Fibroadenomas consist of epithelial and fibrous components. Branching and budding ducts are surrounded by fibrous tissue. The pericanalicular fibroadenoma maintains round and oval dilated ductal spaces (Slide 39). Whereas in the intracanalicular type, the ductal lumens are compressed by polypoid fibrous stroma creating slit-like irregular spaces. The ducts are lined by two layers of cells: epithelial and myoepithelial cells. Under the influence of hormones, the ducts become hyperplastic with papillary formation and more than two layers of cells.

The fibrous stroma varies from myxoid and hypocellular to fibrous and moderately cellular. Rare mitotic figures may occur, but nuclear atypia is absent or minimal, allowing separation from phyllodes tumor.

Involution is common with increasing age of the lesion. The stroma becomes less cellular, more fibrotic and hyalinized (Slide 40). Coarse calcifications. In old fibroadenomas, the ductal epithelium becomes so atrophic as to disappear completely. Rarely, fibroadenomas enlarge in postmenopausal women, with or without hormone replacement therapy.

Several variants of fibroadenomas have been described. The giant fibroadenoma is simply a fibroadenoma that has reached a large size. Microscopically these are the same as other fibroadenoma, the cellularity can be high.

Tubular adenomas contain predominantly tubular elements and minimal amount of fibrous stroma and sometimes are found during pregnancy. Lactational change may produce a localized mass having enlarged lobules and ducts with vacuolated cytoplasm and secretory product in the lumens.

Very rarely ductal or lobular carcinoma in situ occurs within fibroadenomas (Slides 41 and 42) (Pick and Iossifides). Invasive carcinoma has also been report to arise in a fibroadenoma. When in situ or invasive carcinoma involves the fibroadenoma, about 50% of women also have disease outside of fibroadenoma (Rosen et al, 1993). Thus, it is important to evaluate the surrounding tissue of fibroadenoma to determine the extent of disease for optimal treatment.


B. Phyllodes Tumor (Cystosarcoma Phyllodes)

The malignant counterpart of fibroadenoma is cystosarcoma phyllodes or the newer term of phyllodes tumor, in which the epithelial elements are benign, but the stromal tissue is malignant. It results from malignant degeneration of fibroadenoma, estimated to occur in 1% of patients, who have fibroadenoma for many years.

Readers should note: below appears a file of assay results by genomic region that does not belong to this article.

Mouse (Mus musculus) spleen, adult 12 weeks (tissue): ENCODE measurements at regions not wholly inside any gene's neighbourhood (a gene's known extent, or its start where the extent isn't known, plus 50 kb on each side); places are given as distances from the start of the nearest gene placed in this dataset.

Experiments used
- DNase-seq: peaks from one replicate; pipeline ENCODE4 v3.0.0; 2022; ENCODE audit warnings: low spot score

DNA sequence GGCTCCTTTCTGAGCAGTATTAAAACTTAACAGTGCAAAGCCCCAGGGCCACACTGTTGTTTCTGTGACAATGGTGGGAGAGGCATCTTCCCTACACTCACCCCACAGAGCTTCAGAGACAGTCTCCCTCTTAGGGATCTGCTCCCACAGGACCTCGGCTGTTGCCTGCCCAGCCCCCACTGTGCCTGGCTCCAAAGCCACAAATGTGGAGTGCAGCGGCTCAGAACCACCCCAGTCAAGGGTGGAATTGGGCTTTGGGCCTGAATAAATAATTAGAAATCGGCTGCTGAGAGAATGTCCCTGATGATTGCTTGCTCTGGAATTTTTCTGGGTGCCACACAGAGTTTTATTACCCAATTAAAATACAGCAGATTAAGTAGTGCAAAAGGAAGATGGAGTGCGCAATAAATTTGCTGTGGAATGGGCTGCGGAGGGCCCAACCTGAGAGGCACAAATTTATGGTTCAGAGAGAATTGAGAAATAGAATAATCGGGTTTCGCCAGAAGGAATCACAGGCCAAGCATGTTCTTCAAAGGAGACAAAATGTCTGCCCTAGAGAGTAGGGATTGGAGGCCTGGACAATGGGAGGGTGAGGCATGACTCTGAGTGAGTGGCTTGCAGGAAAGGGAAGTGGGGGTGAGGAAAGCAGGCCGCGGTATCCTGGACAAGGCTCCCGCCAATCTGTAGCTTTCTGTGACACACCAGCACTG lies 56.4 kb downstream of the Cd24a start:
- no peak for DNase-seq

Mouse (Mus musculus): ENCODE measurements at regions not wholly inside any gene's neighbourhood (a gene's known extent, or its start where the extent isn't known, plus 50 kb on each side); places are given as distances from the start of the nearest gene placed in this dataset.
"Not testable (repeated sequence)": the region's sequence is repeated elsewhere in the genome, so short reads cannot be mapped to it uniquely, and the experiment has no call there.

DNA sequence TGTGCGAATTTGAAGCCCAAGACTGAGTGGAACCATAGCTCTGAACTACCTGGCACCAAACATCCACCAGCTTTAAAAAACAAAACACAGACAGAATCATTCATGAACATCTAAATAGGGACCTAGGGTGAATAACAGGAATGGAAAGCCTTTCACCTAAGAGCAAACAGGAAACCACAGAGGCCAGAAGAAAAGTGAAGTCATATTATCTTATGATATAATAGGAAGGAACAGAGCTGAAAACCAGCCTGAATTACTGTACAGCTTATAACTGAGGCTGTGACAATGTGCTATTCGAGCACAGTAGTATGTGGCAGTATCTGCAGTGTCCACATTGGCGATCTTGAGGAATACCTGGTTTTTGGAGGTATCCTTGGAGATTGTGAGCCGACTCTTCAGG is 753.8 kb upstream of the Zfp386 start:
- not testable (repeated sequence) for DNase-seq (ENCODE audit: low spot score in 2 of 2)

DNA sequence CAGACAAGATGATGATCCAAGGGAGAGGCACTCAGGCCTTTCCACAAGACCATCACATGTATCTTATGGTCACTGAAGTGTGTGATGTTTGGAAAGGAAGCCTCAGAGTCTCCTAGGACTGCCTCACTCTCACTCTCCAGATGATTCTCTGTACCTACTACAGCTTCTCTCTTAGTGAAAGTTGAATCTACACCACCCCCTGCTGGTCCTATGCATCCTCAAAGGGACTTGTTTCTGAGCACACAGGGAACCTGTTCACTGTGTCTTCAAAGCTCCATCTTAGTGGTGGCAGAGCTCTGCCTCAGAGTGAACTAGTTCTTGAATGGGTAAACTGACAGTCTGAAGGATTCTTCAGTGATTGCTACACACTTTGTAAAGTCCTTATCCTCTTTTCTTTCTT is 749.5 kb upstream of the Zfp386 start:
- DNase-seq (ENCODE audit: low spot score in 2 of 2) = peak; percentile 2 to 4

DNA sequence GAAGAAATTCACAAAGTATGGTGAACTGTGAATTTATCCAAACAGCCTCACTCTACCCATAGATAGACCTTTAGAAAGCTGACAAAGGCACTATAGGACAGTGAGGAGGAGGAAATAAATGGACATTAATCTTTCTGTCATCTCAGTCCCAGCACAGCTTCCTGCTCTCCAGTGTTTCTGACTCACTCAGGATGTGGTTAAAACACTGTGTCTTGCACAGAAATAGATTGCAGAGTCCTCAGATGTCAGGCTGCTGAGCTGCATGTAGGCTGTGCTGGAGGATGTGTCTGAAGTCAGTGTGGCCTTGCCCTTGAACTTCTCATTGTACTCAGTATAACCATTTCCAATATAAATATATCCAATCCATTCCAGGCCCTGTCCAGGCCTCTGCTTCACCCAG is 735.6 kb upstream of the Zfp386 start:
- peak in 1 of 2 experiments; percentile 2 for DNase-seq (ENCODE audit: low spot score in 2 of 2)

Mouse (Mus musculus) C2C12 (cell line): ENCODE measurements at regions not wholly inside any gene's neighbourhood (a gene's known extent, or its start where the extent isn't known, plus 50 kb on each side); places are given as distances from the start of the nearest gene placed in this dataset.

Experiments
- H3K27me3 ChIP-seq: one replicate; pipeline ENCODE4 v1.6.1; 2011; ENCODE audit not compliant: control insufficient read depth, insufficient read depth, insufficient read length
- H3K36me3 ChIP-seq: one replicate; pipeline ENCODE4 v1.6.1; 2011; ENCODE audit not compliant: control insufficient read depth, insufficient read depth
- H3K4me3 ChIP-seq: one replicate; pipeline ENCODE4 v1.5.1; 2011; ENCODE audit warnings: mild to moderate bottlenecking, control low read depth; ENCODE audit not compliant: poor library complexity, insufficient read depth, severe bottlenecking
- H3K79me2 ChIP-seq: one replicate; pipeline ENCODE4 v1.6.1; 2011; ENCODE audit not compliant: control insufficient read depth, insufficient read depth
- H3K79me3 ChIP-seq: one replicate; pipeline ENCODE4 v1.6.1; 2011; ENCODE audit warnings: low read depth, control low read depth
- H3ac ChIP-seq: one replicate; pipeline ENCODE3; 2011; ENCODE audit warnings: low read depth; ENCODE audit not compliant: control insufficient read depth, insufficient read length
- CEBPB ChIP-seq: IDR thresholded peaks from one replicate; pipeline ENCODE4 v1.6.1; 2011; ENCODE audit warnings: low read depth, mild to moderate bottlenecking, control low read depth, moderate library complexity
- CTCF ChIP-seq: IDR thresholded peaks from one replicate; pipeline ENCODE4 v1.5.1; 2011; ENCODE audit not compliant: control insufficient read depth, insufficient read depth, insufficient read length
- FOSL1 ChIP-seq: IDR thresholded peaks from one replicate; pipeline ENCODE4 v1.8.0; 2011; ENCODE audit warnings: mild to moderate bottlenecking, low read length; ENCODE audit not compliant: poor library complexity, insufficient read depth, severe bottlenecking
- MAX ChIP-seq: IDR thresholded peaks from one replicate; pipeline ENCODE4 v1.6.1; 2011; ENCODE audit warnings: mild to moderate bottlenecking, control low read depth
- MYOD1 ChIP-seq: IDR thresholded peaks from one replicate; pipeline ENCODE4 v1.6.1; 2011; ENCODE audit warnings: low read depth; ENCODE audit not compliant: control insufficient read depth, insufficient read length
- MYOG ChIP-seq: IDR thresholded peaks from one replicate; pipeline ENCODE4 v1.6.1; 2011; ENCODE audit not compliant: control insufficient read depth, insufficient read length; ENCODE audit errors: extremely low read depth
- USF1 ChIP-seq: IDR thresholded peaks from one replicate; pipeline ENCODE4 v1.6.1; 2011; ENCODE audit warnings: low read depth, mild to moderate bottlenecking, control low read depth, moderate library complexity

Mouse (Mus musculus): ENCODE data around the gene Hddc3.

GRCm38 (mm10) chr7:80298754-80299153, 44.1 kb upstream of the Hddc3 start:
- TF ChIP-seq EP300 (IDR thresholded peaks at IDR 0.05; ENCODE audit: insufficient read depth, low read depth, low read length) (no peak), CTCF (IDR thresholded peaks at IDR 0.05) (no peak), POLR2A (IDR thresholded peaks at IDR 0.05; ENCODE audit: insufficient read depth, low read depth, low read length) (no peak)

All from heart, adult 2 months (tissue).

At presentation, most women are between 40 and 50 years with a typical presentation of a rapidly growing mass.

The phyllodes tumor has a lobulated, leaf-like appearance and varies in size from 1 cm to greater than 15 cm (Slide 43). Microscopically, the branching, hyperplastic ducts are surrounded by a stroma, which is mostly fibrous and much more cellular than fibroadenoma (Slide 44). In addition, nuclear atypia and increased mitotic activity occur (Slides 45 and 46).

The stromal components may contain liposarcoma, leiomyosarcoma, rhabdomyosarcoma, malignant fibrous histiocytoma, angiosarcoma, chondrosarcoma and osteosarcoma. For this reason, it is important to adequately sample the neoplasm to determine whether ductal elements are present. In the absence of epithelial cells, the neoplasm is classified as primary stromal sarcoma of the breast, which is generally more aggressive than phyllodes tumor.

The clinical behavior of phyllodes tumor is unpredictable. The majority of phyllodes tumors are local problems and do not metastasize. Less than 20% of phyllodes tumors metastasize by vascular spread, most commonly to the lung, pleura, and bone. (Hart, 1978; Pietrusz, 1978). Thus, lymph node dissection is not indicated. Local recurrence is likely, if incompletely excised. Therefore, a wide local excision is required.

Some recent studies have attempted to separate cystosarcoma phyllodes into benign and malignant groups. The benign group is characterized by smooth, non-infiltrative borders and the fibrous elements have minimal nuclear atypia and low mitotic activity. This is in contrast to infiltrative borders (Slide 47), presence of nuclear atypia and increased mitotic activity usually greater than five mitotic figures per 10 high power fields in the malignant group (Hart et al; Pietrusz and Barnes). It should be mentioned that not all metastatic phyllodes tumors meet the above criteria. Thus, it is more appropriate to classify the phyllodes tumors into low and high grades and to treat these tumors with wide clear margins.